maintaining in each instance of the first type and second type data structures, respective lists of free memory objects for each node in the NUMA system; and
wherein allocating memory objects from memory associated with an instance of a data structure of the second type includes removing memory objects from the list of free memory objects of the node having the requesting processor and providing the memory objects to the requesting processor.
20. The program storage medium of claim 19, wherein allocating memory objects via an instance of the first type data structure in response to a first request that specifies a locality identifier, includes removing memory objects from the list of free memory objects associated with the node designated by the locality definition identified by the locality identifier in the request.
21. The program storage medium of claim 20, wherein each request includes a requested amount of memory, the operations further comprising, in response to a free list having an insufficient number of memory objects to satisfy the amount of memory specified in the first request, adding to the free list a selected number of memory objects from the memory subsystem designated by the locality designated in the first request.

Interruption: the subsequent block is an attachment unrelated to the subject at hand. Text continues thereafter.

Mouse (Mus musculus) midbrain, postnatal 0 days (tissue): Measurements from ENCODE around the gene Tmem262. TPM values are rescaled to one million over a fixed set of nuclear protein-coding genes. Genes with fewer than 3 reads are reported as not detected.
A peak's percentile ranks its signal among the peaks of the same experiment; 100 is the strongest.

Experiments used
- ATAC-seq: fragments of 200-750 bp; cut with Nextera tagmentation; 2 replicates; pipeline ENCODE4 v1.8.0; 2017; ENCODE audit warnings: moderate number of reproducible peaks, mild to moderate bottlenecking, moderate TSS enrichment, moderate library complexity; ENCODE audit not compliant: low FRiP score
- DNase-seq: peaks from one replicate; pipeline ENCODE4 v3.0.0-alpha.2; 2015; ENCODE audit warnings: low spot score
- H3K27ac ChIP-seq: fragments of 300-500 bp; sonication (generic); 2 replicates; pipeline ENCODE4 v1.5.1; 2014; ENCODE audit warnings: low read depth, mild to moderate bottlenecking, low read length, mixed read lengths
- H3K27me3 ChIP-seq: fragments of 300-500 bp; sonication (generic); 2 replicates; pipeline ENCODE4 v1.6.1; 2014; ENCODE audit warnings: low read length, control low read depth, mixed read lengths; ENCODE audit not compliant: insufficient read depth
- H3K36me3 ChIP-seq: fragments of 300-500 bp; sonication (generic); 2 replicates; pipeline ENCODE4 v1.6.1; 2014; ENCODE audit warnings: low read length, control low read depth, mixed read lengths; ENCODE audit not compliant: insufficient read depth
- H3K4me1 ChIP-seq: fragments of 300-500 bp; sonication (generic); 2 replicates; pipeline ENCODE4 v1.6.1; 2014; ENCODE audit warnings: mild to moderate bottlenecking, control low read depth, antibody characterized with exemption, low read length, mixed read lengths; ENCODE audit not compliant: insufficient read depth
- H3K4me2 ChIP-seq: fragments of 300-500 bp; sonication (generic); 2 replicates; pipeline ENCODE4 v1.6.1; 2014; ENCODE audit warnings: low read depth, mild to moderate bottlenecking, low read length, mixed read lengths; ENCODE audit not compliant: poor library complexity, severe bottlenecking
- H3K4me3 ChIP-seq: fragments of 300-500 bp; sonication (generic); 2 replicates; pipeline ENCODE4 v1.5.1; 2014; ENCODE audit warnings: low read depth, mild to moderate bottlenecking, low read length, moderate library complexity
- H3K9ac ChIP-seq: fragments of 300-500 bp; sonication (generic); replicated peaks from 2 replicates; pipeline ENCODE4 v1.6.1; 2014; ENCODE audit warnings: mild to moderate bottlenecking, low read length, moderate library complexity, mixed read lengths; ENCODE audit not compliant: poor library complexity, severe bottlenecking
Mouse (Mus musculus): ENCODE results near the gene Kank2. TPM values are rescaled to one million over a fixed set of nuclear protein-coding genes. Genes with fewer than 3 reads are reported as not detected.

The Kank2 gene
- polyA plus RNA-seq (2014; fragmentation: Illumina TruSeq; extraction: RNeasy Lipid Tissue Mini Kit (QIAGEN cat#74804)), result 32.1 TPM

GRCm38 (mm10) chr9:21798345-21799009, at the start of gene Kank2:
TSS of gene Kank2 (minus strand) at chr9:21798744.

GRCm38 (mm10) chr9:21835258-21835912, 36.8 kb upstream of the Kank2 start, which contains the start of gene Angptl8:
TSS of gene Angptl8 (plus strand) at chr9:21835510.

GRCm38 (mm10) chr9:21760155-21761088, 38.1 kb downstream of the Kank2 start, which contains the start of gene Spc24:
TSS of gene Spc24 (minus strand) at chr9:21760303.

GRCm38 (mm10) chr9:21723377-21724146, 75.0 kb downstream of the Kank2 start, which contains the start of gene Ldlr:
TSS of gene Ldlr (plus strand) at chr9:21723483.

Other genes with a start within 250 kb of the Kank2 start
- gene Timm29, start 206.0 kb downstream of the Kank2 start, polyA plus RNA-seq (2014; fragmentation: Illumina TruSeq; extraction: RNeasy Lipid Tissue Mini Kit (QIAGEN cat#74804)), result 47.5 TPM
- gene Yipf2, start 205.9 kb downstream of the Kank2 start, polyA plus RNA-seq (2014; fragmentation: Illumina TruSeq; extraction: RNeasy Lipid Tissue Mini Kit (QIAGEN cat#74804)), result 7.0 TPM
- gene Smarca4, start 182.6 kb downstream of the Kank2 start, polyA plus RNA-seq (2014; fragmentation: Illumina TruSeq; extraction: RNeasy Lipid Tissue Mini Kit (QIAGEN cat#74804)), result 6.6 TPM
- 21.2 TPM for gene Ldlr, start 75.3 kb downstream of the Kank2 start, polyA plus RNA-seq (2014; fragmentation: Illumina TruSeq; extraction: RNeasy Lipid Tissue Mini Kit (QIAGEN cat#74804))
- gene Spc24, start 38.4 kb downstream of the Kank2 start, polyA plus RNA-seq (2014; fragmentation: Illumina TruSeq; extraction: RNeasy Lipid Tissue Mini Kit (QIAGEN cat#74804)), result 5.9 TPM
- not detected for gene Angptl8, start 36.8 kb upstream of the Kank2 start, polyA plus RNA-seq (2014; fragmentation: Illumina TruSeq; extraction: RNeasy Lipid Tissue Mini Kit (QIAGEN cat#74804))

22. The program storage medium of claim 21, wherein allocating memory objects via an instance of the first type data structure, in response to a second request that does not specify a locality identifier, includes removing memory objects from the list of free memory objects associated with the node having the requesting processor.
23. The program storage medium of claim 22, the operations further comprising, in response to a free list having an insufficient number of memory objects to satisfy the amount of memory specified in the second request, adding to the free list a selected number of memory objects from the memory subsystem in the node of the processor making the second request.
24. The program storage medium of claim 23, the operations further comprising, in response to a third request from a processor in the NUMA system for allocation of memory objects via a specified instance of the second type data structure and the free list having an insufficient number of memory objects to satisfy the amount of memory specified in the third request, adding to the free list associated with the processor making the third request a selected number of memory objects from memory associated with the single locality definition of the specified instance.
25. The program storage medium of claim 17, wherein in response to a request to create an instance of a data structure of the second type for controlling allocation of memory objects, and the request does not specify a locality identifier, establishing an instance of the second type data structure including a single locality definition that references interleave memory.